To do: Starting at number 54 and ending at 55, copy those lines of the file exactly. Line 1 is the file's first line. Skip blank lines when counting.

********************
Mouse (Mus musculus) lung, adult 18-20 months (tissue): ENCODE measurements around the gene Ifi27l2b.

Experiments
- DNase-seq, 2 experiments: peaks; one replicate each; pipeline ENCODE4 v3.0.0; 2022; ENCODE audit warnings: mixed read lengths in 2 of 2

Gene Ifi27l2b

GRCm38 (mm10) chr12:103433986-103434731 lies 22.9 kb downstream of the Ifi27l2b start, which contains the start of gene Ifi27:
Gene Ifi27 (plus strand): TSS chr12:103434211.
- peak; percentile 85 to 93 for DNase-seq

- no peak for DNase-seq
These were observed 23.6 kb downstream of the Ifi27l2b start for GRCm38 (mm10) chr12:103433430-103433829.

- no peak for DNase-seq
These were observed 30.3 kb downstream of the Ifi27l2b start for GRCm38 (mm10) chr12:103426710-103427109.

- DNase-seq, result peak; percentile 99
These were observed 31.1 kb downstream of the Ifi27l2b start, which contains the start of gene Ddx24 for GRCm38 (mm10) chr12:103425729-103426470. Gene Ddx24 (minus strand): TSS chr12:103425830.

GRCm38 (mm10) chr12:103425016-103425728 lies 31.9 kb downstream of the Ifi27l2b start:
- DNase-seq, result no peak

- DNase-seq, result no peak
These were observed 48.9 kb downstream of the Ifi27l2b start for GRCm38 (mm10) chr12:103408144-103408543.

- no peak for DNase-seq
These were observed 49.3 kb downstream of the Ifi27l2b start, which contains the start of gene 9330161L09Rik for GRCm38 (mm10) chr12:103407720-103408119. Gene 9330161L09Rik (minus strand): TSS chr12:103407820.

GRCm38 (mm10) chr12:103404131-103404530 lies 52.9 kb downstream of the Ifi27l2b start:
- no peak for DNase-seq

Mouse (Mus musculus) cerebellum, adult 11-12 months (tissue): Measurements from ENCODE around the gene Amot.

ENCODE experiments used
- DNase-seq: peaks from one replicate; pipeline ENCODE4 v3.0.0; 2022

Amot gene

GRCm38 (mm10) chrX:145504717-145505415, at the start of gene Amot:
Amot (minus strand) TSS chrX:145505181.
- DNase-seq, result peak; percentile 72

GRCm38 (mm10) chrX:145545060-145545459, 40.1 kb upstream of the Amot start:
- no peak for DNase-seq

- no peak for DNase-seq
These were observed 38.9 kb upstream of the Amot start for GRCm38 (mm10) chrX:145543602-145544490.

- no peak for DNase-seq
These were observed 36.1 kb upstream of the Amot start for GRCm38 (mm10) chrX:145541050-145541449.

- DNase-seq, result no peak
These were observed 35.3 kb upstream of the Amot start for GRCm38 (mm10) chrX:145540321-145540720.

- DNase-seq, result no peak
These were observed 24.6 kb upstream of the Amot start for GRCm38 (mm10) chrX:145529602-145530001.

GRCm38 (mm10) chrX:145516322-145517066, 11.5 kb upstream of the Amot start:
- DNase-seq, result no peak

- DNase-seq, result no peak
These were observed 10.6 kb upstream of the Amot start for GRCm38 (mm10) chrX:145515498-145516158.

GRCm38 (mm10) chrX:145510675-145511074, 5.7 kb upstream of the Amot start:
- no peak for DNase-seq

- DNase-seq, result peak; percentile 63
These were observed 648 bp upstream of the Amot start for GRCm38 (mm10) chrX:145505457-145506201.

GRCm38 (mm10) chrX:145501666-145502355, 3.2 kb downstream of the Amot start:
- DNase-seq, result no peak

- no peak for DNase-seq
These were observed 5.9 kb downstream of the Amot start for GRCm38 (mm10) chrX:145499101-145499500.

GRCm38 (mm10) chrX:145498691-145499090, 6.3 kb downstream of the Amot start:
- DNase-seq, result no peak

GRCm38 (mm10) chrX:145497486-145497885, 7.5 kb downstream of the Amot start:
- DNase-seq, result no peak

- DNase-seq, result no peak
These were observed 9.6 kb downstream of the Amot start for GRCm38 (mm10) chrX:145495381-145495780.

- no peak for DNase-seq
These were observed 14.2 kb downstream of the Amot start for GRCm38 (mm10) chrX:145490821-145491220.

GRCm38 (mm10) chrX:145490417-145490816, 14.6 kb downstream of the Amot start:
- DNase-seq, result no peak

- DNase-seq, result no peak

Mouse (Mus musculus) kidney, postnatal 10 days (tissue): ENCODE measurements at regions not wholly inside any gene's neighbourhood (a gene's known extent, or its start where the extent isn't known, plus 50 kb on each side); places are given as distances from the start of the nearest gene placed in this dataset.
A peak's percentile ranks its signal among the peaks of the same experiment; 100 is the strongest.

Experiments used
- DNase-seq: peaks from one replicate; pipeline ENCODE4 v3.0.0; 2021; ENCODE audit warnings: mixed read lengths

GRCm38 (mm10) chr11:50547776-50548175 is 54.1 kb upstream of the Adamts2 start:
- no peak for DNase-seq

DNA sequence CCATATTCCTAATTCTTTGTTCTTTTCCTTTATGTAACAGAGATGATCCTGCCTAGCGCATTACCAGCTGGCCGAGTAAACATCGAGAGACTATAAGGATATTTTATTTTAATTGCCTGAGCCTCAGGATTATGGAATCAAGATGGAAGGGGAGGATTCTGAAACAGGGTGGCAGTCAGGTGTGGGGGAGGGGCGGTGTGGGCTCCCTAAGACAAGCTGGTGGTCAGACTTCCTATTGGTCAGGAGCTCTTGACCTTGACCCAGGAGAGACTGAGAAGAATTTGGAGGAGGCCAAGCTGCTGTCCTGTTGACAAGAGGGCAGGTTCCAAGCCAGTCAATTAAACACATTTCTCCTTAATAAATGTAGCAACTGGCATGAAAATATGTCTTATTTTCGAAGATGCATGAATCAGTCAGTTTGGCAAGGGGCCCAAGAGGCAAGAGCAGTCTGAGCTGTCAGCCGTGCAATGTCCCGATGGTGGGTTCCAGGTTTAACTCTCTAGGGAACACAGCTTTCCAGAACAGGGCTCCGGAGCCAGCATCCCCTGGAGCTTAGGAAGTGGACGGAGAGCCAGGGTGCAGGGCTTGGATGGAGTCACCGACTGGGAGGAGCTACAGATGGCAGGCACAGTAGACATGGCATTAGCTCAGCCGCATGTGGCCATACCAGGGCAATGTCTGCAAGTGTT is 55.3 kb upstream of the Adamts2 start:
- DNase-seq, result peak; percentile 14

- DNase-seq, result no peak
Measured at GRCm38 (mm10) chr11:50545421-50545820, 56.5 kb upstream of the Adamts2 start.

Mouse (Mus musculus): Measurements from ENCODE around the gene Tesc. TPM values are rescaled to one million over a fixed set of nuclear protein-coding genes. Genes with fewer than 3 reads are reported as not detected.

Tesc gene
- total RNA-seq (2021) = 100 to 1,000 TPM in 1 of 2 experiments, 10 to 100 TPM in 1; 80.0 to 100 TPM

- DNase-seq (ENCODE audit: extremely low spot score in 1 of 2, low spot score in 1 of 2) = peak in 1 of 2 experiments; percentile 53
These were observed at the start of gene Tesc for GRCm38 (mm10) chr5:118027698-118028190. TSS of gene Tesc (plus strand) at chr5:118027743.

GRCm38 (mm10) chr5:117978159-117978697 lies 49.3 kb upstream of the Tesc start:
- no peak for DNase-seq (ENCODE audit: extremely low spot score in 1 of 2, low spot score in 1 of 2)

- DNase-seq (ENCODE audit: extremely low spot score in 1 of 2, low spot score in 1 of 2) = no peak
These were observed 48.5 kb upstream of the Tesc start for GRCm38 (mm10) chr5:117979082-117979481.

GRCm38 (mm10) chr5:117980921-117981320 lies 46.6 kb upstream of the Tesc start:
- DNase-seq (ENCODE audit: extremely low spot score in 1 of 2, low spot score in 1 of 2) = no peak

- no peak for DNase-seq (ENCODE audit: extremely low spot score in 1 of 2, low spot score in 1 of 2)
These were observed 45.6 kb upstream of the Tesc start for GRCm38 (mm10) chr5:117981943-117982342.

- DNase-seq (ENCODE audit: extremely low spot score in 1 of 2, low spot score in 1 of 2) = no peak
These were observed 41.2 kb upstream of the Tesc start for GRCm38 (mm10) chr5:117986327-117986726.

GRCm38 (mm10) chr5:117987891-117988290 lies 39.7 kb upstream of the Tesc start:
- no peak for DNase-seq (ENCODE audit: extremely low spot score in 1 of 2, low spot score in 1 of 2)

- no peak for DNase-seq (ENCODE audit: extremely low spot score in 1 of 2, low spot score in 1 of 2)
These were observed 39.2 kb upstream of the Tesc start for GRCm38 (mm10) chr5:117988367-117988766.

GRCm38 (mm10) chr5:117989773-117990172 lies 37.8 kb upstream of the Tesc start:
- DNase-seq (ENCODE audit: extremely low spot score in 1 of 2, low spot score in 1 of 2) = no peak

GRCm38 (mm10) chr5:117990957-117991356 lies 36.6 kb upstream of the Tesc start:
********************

- DNase-seq, result no peak

- DNase-seq, result no peak